Fillings

Q: They are just baby teeth. Why fix them? What will happen if I don’t?

A: Children go through two phases of teething; the front teeth may be lost between 6 and 8 years of age, while the twelve primary back teeth (molars and canines) are not lost until about age 10 to 12. An untreated cavity can create an infection and cause your child pain, facial swelling, missed sleep and time out of school. The back teeth are very important and hold the space for the permanent teeth growing underneath them; if cavities are not fixed, teeth may shift, causing lost space, and more extensive treatment will be needed to correct this problem. The molars are also important for proper chewing and they aid in proper speech. Fixing any cavities when they are small will minimize more extensive and expensive repair.

Q: What will happen if I don’t fix my child’s dark tooth?

A: Possibly nothing. However, it may abscess and cause damage to the corresponding permanent tooth if left untreated. This would also cause the primary tooth to be lost before its proper time possibly causing orthodontic problems in the future. We generally recommend that these teeth be treated to avoid potential problems.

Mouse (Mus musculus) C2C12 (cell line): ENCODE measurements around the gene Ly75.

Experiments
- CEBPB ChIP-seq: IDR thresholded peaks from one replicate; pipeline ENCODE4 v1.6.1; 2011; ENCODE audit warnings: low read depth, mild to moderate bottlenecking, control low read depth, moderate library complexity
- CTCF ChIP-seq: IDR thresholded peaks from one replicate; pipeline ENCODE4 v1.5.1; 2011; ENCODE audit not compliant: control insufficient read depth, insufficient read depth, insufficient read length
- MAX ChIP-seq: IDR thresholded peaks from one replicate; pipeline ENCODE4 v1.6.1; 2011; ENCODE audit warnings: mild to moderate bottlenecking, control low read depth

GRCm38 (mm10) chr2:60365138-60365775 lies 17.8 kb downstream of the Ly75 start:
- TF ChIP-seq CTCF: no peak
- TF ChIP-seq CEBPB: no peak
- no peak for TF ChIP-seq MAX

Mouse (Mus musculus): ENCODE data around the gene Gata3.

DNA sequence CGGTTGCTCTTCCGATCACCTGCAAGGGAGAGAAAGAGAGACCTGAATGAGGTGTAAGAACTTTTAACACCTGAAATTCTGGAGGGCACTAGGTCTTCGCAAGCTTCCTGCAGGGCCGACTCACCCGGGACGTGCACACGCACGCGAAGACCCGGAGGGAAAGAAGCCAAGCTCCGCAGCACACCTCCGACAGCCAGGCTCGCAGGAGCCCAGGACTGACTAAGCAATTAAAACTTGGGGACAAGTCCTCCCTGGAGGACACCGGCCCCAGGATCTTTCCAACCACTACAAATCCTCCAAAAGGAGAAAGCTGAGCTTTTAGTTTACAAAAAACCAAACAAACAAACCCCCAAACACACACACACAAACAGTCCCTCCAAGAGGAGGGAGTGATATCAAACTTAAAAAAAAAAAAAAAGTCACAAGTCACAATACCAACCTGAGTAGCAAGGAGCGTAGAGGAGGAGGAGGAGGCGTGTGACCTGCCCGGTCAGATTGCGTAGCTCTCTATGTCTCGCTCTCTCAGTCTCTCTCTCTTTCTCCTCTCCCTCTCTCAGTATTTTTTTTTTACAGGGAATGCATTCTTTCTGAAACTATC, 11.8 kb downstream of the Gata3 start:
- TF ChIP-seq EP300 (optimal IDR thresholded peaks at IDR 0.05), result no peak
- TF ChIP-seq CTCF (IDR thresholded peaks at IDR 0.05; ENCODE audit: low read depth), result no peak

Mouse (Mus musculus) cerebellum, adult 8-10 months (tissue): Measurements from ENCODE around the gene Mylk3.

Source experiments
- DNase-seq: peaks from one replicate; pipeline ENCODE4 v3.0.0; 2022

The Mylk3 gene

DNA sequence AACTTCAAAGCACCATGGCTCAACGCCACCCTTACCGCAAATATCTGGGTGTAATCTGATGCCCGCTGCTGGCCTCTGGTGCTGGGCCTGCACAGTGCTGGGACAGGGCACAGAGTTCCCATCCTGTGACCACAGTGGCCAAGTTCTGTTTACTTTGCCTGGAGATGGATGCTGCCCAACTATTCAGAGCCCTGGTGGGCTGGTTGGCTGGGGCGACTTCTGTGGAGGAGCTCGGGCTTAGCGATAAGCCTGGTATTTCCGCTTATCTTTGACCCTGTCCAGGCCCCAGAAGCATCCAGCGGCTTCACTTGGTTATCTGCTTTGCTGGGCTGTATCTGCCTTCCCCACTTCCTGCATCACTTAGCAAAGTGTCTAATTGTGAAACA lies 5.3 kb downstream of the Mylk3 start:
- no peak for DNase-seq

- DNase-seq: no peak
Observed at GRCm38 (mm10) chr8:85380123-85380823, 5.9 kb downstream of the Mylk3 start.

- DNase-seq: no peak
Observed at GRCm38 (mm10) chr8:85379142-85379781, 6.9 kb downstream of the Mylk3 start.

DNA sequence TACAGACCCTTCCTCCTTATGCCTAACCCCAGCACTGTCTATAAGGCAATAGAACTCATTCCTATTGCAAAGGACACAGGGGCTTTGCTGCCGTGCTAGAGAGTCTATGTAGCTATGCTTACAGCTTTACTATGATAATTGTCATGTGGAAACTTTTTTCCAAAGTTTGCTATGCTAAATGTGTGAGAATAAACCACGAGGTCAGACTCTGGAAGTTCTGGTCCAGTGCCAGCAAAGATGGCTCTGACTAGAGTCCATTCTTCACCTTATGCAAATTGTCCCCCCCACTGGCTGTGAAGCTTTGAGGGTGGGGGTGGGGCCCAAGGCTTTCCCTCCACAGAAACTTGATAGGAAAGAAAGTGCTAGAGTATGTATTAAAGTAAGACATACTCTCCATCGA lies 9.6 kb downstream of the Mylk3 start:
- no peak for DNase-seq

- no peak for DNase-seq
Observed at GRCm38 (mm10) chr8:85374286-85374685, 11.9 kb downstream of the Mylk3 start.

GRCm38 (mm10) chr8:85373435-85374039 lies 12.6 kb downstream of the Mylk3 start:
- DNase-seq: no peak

Q: Why use a stainless steel crown instead of just a white filling?

A: Primary teeth have very thin enamel compared to the permanent teeth. For this reason, they do not hold big fillings well. “Big fillings” are repairs to large cavities on two or more sides of the tooth on first primary molars, and three or more sides on the second primary molars. Additionally, children who grind their teeth at night break their fillings much more rapidly. Stainless steel crowns hold up much better under these circumstances.

Q: Does my child need nitrous oxide (“laughing gas”)?

A: We have found that nitrous oxide is very effective in relieving a child’s fears about dental treatment. It makes the appointment seem shorter to them and makes it easier for them to hold still. It is very safe and easy for your child.

Q: What are the side effects of nitrous oxide?

A: None, with the exception of occasional nausea if a child has eaten a large meal shortly before their dental visit. For this reason we recommend only a light meal two hours prior to your child’s appointment.

Q: When can my child eat after freezing?

A: Usually one hour is sufficient time for the anesthetic or freezing agent to wear off. Your child may have something to drink, but nothing to eat until the freezing wears off. This is to reduce the possibility of accidental lip, cheek or tongue biting.